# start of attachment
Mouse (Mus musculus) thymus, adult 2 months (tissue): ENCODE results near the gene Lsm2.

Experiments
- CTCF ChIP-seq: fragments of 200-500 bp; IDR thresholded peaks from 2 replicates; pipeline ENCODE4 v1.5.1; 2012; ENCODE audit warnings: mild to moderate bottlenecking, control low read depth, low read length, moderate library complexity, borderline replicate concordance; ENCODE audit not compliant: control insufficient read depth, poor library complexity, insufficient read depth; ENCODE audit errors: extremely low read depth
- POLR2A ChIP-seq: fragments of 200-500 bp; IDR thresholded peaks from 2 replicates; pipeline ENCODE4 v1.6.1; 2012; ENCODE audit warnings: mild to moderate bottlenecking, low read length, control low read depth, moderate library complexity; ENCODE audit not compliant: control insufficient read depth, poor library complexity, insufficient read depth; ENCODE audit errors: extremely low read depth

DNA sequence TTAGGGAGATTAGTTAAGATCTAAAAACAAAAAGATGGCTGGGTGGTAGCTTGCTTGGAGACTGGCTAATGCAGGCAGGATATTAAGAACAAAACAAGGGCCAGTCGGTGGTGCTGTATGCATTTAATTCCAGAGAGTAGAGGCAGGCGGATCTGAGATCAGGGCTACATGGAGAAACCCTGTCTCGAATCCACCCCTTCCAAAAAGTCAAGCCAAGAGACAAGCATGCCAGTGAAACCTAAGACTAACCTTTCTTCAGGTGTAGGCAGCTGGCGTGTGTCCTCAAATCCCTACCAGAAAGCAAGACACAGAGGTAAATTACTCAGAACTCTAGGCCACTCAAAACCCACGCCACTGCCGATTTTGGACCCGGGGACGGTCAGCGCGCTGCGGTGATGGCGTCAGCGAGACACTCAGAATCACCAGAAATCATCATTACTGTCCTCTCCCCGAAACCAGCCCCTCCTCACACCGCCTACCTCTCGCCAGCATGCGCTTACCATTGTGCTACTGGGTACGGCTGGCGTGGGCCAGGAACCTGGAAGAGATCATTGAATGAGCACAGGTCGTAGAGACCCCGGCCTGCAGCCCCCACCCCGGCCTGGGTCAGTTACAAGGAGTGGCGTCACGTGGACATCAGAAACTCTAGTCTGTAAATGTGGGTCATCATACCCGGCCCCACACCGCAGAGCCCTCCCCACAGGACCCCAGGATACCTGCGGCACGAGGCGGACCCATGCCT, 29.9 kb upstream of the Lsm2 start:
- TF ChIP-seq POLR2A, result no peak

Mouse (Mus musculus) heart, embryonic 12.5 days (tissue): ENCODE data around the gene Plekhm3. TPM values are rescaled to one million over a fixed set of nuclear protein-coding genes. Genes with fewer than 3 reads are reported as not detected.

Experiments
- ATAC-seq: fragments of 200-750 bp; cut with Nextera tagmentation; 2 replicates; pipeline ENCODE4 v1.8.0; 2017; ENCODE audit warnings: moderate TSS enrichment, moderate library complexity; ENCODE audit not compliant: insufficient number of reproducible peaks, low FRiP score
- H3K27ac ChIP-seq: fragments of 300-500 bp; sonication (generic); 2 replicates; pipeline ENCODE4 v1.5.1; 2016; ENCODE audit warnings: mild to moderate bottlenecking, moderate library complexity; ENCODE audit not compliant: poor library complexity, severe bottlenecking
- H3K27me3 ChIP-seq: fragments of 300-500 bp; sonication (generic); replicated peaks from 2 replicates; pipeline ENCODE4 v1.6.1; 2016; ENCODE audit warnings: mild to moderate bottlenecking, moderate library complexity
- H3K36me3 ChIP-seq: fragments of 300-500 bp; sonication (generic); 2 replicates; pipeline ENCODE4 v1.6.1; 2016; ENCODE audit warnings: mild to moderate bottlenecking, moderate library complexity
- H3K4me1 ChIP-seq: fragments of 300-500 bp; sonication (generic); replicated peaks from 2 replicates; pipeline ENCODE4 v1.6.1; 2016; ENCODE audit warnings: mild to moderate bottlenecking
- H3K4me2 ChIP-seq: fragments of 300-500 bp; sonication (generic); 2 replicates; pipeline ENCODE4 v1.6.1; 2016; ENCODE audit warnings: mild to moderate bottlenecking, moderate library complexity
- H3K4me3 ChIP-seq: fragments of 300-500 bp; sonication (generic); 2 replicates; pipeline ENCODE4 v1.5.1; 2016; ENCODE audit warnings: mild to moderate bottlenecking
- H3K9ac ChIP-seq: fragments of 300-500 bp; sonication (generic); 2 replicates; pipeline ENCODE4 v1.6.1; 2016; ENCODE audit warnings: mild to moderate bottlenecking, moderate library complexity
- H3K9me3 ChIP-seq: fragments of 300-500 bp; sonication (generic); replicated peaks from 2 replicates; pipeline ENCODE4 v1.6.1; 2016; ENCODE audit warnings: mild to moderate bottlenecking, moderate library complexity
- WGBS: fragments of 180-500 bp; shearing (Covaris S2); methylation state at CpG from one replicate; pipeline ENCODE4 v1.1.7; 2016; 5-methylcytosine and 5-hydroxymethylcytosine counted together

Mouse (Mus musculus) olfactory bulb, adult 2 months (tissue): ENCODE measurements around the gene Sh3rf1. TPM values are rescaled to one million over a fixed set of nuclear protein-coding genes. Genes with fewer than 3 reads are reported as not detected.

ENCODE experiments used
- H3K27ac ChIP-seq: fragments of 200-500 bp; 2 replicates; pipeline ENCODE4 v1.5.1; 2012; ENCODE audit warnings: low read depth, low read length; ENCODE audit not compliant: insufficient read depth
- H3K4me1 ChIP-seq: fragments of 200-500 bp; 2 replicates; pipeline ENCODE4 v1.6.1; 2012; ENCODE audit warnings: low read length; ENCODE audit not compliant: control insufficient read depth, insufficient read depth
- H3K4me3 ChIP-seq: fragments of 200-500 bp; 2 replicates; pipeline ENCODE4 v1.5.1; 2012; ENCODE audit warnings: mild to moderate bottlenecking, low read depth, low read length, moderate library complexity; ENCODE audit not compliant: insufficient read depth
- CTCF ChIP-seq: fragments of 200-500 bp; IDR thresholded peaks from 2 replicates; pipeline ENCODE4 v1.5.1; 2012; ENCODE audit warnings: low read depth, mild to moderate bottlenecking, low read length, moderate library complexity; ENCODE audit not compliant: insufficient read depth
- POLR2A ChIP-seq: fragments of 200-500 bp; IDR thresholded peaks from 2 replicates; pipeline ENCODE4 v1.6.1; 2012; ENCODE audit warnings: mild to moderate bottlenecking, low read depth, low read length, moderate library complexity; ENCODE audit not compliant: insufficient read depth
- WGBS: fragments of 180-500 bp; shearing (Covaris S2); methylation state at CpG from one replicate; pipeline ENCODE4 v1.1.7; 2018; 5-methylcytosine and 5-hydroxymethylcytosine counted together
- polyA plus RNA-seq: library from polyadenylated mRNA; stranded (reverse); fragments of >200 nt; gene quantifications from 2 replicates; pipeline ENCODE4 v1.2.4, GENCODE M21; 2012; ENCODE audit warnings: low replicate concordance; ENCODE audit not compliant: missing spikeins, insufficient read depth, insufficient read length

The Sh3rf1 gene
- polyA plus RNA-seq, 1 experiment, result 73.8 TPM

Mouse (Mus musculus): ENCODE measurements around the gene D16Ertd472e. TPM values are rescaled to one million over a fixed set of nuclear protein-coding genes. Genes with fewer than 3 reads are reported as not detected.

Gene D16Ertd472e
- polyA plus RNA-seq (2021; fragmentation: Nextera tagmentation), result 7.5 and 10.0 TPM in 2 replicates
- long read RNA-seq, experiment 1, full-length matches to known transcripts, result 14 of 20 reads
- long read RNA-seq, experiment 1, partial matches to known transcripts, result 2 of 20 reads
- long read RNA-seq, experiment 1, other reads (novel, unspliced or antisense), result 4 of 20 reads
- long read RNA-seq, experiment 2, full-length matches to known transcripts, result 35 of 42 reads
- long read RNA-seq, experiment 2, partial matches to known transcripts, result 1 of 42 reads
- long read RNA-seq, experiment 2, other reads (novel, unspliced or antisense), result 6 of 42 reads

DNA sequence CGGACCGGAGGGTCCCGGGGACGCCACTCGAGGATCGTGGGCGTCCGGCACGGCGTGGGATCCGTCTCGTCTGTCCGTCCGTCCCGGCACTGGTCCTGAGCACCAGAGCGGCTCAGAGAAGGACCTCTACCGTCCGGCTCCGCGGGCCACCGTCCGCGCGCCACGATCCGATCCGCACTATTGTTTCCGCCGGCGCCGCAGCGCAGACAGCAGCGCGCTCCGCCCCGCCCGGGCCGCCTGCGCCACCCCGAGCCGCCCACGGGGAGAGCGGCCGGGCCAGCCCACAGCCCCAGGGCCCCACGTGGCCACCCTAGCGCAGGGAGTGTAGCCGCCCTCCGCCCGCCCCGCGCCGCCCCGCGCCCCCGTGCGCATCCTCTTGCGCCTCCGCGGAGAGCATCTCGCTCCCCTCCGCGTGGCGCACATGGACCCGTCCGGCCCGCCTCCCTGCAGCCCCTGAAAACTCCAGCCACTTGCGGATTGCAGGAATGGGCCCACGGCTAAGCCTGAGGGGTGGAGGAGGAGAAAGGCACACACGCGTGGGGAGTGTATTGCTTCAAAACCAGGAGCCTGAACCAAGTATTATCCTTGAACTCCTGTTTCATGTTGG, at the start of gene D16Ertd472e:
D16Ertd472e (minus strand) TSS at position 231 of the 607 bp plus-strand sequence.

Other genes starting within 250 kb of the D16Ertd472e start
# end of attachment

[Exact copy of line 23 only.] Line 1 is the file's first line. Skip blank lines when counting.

- H3K4me3 ChIP-seq: fragments of 200-500 bp; 2 replicates; pipeline ENCODE4 v1.5.1; 2012; ENCODE audit warnings: mild to moderate bottlenecking, low read depth, low read length, moderate library complexity; ENCODE audit not compliant: insufficient read depth